Lewis Moore insists Hearts can count on home-grown talent as they try to safeguard their top-six place. A trip to Dundee is sandwiched between home games against Partick Thistle and Aberdeen before the Premiership splits. Moore is confident the Riccarton teenagers can step up to the challenge.
Hearts’ stated aim was a place in the top four this season but Friday night’s defeat by Hibs at Easter Road leaves them six in the table – 12 points off fourth spot with eight games remaining.
Moore doesn’t argue with suggestions that the Tynecastle club have underachieved somewhat this season. “You could say so. We have some big names in the changing room. If you look at our squad on the paper, you think we should be pushing for it. I really don’t know what’s happened,” admitted the 19-year-old winger.
He hopes he and his fellow Riccarton academy graduates can help facilitate a bright end to the campaign. Midfielder Harry Cochrane, though, will be missing for four to six weeks with the hamstring injury he suffered against Hibs.
“Every young lad involved, this is our time to get into the team and stay in the team from now until the end of the season. Then, we need to continue into next season. It’s great experience for us,” said Moore.
“You could look at it two ways. Of course we want to be higher up the table challenging for Europe. Where we are now, maybe that means the younger ones get more game time. Maybe not. All the young lads will certainly be pushing to play. We’ve got Dundee, Partick and Aberdeen before the split and they’re great games to be involved in.
“You want to be playing first-team football every week. I don’t want to be playing in the Under-20s. I want to be playing for Hearts’ first team because it’s a great club. We just have to lift things a bit.”
Hearts’ fortunes have been decidedly mixed this season and results have largely been inconsistent, save for an impressive period during December and January.
The club hierarchy have invested almost £15million in a new main stand at Tynecastle, which has had a financial impact on the football department.
Add to that a change of manager on the eve of the league season – Craig Levein stepped forward from his director of football role after Ian Cathro’s sacking – and it has been a tumultuous campaign in many ways.
Moore, though, isn’t one to accept excuses. “Excuses get you nothing. It’s a game of football. You should be going into every game putting everything on the line. Sometimes luck plays a part but you can’t use that as an excuse either,” he said.
“After the game on Friday, the boys were saying the two goals came from throw-ins. It’s little things which make a difference in these games. After going all those games unbeaten not so long ago, I’ve got no words. It’s so frustrating.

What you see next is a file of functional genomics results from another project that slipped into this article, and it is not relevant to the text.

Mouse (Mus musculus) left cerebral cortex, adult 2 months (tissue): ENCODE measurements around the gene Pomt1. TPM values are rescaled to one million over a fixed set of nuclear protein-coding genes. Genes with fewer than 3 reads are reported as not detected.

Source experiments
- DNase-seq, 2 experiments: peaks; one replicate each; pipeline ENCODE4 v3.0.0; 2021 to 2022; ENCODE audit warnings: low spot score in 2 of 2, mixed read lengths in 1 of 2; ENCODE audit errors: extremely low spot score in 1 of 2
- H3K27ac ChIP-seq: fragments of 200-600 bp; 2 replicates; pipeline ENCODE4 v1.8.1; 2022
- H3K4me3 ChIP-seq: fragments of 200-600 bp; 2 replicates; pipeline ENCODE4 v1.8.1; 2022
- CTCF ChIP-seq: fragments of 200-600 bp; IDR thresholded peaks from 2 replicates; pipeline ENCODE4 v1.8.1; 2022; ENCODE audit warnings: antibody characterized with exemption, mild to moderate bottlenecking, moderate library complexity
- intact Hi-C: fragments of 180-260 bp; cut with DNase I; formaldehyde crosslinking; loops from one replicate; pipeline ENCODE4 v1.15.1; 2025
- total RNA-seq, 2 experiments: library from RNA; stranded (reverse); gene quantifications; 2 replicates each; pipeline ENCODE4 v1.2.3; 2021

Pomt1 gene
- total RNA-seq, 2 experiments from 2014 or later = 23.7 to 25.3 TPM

“The gaffer was shouting instructions to get men in front of our centre-backs but that’s just schoolboy stuff. I really don’t know what happened.
“Maybe somebody switched off, or tiredness crept in, but you shouldn’t be switching off in a game like that. We’ll look at the video and hopefully we don’t see things like that again. We just have to move on.”
The winger was pleased to find himself back in the starting line-up after a six-week absence. Niggling injuries over the winter interrupted his progress, and he feels there is much to make up for during the final weeks of the season.
Fellow winger David Milinkovic missed the derby with a knee problem and Moore now hopes to retain his spot.
“It was definitely a surprise when I heard I was in the team,” he revealed. “I was told during the week it was either me or David. David obviously picked up a knee injury so I prepared like I was to start.”
He explained the nature of his injuries and looked ahead to playing more consistently between now and the summer.
“It’s been a frustrating time for me because I keep picking up niggling injuries. Friday was my first game in about three weeks and I did tire a bit,” admitted Moore.
“I came off against Dundee back in December because I got a wee tear in my calf. That put me out for about a month. Then, in my first game back for the Under-20s against Partick, I jarred my ankle. That was me out for another week. Now I’m building up fitness and I just want some more game time to get back to my best.”
Hearts coaching staff have been patient with the teenager and he is thankful for advice from the likes of Levein, assistant manager Austin MacPhee, plus coaches Jon Daly and Liam Fox.
“They speak to you and tell you to keep doing the right things. The senior players are all great with the younger ones as well – Christophe Berra, Steven Naismith, Kyle Lafferty and people like that. We need to look at them and follow their paths because they’ve all had good careers.”